It is a puzzle to me how visual artists can illustrate the lack of something. White canvases a la Robert Rauschenberg? What is the visual equivalent of Rachel Carson’s Silent Spring?

Questions like these were on my mind as I spent an afternoon recently at the Indianapolis Museum of Art. On the top floor I came across a mixed media installation by Mark Dion and his studio team. Harbingers of the Fifth Season is comprised of an artist/naturalist’s desk complete with materials. Detailed watercolors on cork board illustrate the many invasive species that have been introduced to new habitats and subsequently damaged existing ecosystems. On the reverse, three chalkboards chronicle the ever-growing list of extinct species.

Mark Dion, Harbingers of the Fifth Season, Mixed Media Installation, 2014.
Invasive species are chronicled in naturalist’s watercolor sketches.

 

Reverse of Mark Dion’s Harbingers of the Fifth Season, 2014.
Extinct species are handwritten on three large chalkboards.

The installation is calm and quiet, belying the real pressure that invasive species are placing on ecosystems around the world. How much can one artist’s work do, sequestered on the top floor of a medium-sized city’s art museum?

Time to reread Silent Spring and try to discover Rachel Carson’s secret.

If you are anywhere near Bloomington, Indiana please consider joining me for:

•   Considering the Beloved   •
Bloomington Convention Center Art Gallery
302 S. College Ave, Bloomington IN
June 5 –
July 27, 2015
Opening
Reception, Friday June 5, from 5pm – 8pm
Hors
d’oeuvres, wine & performance by guitarist Atanas Tvetkov

Bloomington Open Studios Tour   •
Join me in my printmaking studio
4324 E Beacon Ct, Bloomington IN
Saturday,
June 6 (10am – 6pm) and Sunday, June 7 (10am – 4pm)
See new
work, enjoy refreshments and try your hand at printing.

 

Visit
BloomingtonOpenStudiosTour.com to plan your entire tour.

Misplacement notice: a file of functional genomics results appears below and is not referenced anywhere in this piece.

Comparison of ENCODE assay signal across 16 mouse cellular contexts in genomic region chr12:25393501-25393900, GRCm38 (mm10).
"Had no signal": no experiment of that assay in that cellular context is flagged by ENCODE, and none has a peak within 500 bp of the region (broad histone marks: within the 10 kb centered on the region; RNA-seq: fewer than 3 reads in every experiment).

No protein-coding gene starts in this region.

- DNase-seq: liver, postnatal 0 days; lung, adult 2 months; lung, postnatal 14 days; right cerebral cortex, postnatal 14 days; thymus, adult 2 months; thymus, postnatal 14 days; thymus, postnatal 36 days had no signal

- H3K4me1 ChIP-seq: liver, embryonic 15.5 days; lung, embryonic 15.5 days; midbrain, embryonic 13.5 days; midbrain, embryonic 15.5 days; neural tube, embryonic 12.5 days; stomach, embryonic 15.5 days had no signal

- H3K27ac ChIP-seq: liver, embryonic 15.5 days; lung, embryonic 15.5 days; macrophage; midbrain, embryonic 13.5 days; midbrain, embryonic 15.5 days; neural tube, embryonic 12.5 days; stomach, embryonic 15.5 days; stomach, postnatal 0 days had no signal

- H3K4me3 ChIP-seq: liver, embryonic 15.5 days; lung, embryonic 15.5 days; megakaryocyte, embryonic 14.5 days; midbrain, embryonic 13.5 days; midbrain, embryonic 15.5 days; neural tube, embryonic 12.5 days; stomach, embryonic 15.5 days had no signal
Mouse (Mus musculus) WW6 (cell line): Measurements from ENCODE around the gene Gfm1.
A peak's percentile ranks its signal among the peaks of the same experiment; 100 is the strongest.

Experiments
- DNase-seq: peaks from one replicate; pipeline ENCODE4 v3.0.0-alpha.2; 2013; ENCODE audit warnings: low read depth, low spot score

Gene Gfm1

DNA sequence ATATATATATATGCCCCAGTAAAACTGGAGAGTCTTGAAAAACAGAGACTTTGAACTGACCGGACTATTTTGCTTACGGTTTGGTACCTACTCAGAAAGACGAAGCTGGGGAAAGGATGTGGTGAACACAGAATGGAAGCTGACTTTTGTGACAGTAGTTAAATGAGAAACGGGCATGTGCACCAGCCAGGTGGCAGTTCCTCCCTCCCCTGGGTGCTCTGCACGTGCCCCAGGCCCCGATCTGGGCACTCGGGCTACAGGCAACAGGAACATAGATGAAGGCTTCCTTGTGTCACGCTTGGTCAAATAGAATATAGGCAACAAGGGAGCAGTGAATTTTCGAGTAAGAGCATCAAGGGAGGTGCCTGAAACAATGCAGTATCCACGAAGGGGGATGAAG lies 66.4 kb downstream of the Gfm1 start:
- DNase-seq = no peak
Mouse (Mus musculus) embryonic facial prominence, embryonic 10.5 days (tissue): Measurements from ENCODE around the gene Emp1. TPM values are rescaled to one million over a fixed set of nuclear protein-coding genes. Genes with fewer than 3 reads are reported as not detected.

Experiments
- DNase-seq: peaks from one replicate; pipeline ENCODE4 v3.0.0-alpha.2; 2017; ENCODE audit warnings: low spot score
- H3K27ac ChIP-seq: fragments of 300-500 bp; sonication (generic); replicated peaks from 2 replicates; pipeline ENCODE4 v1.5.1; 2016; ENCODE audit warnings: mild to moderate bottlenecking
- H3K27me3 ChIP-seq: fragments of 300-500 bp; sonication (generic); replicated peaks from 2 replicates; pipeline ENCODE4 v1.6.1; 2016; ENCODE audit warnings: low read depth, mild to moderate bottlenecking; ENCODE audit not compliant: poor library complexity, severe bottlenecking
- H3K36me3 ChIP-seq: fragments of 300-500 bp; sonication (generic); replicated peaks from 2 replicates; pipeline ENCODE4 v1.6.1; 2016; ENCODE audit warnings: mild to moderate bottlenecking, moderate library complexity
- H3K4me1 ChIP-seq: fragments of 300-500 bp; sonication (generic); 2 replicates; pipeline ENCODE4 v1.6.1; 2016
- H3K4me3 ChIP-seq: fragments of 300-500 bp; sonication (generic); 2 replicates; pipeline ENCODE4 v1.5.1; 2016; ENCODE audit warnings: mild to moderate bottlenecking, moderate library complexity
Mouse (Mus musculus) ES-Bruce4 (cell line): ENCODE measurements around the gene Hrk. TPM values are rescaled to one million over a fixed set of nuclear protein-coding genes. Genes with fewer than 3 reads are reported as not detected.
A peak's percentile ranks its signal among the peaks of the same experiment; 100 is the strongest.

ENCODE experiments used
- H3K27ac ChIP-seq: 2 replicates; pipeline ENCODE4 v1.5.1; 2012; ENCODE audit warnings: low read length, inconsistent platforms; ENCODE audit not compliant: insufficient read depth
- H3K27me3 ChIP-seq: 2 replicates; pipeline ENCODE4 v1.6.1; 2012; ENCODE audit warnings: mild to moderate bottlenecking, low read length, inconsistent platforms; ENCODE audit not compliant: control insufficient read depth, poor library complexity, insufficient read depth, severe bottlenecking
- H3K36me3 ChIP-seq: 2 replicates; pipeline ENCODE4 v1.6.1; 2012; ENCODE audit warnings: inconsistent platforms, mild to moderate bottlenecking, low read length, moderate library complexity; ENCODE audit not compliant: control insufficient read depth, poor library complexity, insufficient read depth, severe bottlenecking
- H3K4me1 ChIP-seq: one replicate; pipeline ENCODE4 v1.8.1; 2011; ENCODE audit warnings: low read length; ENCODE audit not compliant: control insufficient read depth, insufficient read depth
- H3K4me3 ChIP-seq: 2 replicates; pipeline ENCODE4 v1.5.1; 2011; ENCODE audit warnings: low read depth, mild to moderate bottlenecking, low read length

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Women provide the inspiration

“Free the Women Artists” cries a poster from The Guerrilla Girls.  The poster demands that the artistic work of women, now locked in museums’ storage areas, be released to see the light of day.

I’ve been metaphorically locked in my house for about two weeks, taking time off from my role as printmaker to put on my mothering and caregiving caps. Worry, lack of sleep and many hours watching almost all of the Harry Potter movies kept me from creating in my studio. With everyone recovered, I knew I needed some artistic refreshment.

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Inspiration Everywhere

I haven’t posted new prints for a while, because I have been working on four at once.  I am scheduled to have a show in the main gallery of the IVY Tech John Waldron Arts Center in December.  After a recent visit I realized that there is a great deal of wall space!  The more layers of ink that I use on each print, the longer that print takes to dry.  So I’m alternating between four.

While this is very productive, I’m not finding this process has the same level of experimentation that I enjoy.  So I’ve been looking for other areas of inspiration — and I’ve found them.